Most Read

‘I just said to myself, there has to be something more to life.’ 

Emma Cowell and Laura Bamber celebrate Emma's successful career change

Emma Cowell and Laura Bamber celebrate Emma's successful career change - Credit: With Passion and Purpose

During the January prior to lockdown Emma Cowell had been introduced to the team at The Vibrancy Hub, the Cheshire-based life coaches who help women realise their true potential in both career and life, paving the way towards a more satisfying, rewarding way of living. 

‘In May I reached out and started working with Laura Bamber, who is just amazing. It was just so useful to have somebody to hold me accountable and to give me an opinion, a view, on what I was feeling and saying, but who was completely impartial. I could speak to my family, my partner, my friends, but they all in some way had a vested interest in any decision I was about to make.  

‘Speaking to Laura, who was completely separated from all of that, was really, really helpful. Her energy is just amazing; after speaking to her for an hour it just rubs off on you.’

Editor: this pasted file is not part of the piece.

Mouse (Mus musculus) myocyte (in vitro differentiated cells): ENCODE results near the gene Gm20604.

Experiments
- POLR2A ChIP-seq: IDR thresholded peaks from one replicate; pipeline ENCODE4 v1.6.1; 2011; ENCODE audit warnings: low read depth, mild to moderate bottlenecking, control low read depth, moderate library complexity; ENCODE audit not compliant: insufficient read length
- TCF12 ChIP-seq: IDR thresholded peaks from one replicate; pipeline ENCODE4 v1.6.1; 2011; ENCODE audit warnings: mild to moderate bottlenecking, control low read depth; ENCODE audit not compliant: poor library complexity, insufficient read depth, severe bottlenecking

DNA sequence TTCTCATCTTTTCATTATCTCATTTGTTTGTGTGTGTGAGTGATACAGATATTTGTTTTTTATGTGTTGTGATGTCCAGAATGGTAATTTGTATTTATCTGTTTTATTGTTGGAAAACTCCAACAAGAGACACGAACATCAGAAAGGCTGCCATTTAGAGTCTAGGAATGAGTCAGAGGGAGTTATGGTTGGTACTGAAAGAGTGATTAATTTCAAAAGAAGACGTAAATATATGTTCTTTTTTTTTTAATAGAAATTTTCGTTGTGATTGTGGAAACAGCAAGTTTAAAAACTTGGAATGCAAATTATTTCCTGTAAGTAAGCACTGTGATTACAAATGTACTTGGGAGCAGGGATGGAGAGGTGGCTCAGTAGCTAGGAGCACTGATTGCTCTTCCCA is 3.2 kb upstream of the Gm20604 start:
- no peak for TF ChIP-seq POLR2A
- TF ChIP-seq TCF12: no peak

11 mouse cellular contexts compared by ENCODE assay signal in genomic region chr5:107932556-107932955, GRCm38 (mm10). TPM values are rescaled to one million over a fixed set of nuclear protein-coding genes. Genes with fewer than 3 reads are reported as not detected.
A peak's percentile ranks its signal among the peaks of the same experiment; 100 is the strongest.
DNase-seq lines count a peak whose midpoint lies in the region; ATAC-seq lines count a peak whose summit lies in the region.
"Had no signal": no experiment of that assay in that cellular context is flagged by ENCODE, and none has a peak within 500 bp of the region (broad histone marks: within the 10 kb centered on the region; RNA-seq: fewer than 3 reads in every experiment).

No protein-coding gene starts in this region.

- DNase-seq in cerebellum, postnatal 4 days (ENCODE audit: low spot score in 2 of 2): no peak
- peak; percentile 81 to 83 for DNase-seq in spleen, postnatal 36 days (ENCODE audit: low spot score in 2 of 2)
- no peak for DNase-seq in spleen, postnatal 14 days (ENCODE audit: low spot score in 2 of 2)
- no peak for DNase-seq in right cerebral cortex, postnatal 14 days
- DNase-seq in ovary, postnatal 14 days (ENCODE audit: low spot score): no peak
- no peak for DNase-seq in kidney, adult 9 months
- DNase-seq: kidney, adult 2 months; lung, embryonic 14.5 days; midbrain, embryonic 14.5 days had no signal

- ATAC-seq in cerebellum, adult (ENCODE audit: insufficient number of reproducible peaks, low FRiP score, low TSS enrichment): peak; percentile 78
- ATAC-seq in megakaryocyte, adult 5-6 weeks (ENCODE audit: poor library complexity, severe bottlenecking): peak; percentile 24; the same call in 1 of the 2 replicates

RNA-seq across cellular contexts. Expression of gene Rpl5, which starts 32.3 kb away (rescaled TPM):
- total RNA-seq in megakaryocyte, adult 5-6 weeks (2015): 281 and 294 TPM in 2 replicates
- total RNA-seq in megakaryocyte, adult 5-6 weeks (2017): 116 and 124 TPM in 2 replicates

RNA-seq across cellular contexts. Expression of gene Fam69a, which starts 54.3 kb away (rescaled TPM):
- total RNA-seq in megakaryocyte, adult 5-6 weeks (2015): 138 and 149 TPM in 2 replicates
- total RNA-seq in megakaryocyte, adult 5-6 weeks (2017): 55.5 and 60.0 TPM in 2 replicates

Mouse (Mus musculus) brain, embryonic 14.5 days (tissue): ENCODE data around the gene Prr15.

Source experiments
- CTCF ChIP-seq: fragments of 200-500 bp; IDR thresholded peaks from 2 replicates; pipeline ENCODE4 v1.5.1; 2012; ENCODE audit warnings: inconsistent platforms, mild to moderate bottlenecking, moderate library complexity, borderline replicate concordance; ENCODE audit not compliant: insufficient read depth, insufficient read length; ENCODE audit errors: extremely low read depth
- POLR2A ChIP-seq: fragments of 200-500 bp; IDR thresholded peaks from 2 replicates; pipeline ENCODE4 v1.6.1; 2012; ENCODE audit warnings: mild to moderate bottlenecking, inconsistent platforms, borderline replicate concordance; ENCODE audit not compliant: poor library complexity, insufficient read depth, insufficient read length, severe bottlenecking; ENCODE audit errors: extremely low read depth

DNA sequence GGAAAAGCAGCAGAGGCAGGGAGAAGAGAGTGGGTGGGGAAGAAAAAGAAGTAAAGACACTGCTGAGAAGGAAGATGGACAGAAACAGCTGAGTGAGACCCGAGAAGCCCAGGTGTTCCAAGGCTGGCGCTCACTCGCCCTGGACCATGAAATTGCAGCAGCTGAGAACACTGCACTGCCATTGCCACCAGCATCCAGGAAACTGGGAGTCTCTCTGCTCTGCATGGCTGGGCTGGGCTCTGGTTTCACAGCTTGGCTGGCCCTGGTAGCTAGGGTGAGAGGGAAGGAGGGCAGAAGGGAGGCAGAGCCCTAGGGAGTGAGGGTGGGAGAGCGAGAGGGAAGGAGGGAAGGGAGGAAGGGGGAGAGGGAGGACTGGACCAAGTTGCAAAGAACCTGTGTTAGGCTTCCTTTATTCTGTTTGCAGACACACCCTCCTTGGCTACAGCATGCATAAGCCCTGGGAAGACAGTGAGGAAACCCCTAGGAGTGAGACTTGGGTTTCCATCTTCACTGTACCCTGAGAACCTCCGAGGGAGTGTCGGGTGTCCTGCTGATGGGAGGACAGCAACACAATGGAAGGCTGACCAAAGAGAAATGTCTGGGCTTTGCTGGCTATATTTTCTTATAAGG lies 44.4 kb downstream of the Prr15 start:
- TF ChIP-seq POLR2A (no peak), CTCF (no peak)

Laura Bamber demonstrates her inspiring energy in one of Emma's flower crowns

Laura demonstrates her inspiring energy in one of Emma's flower crowns - Credit: With Passion and Purpose

One of Laura’s suggestions was to re-start hobbies and activities that had previously given Emma pleasure, to start doing things just for herself, where putting space between her and her stressful worklife could enhance wellness. 

‘I decided to get back into floristry. I had always kept my hand in, a little, just doing things for family or myself, but Laura encouraged me to start it as a proper hobby. I don’t do things by half, though,’ she laughs, ‘so I took myself off to college, part-time, to do a floristry course, which I loved and re-kindled all my earlier dreams. 

‘By November 2020 I was so unhappy at work, it got to a bit of a crunch point and I really didn’t know how much longer I could continue with it, but I also didn’t know what a future outside of law might look like. I knew I enjoyed floristry but I didn’t know how I could make it a viable career. I really couldn’t start as a junior in a florist, sweeping the floor...’ 

Emma spent the next four months working it though with Laura and then at Easter this year, she resigned from her job. 

Making the move to a career she dreamed of has lifted all the work stress from Emma's life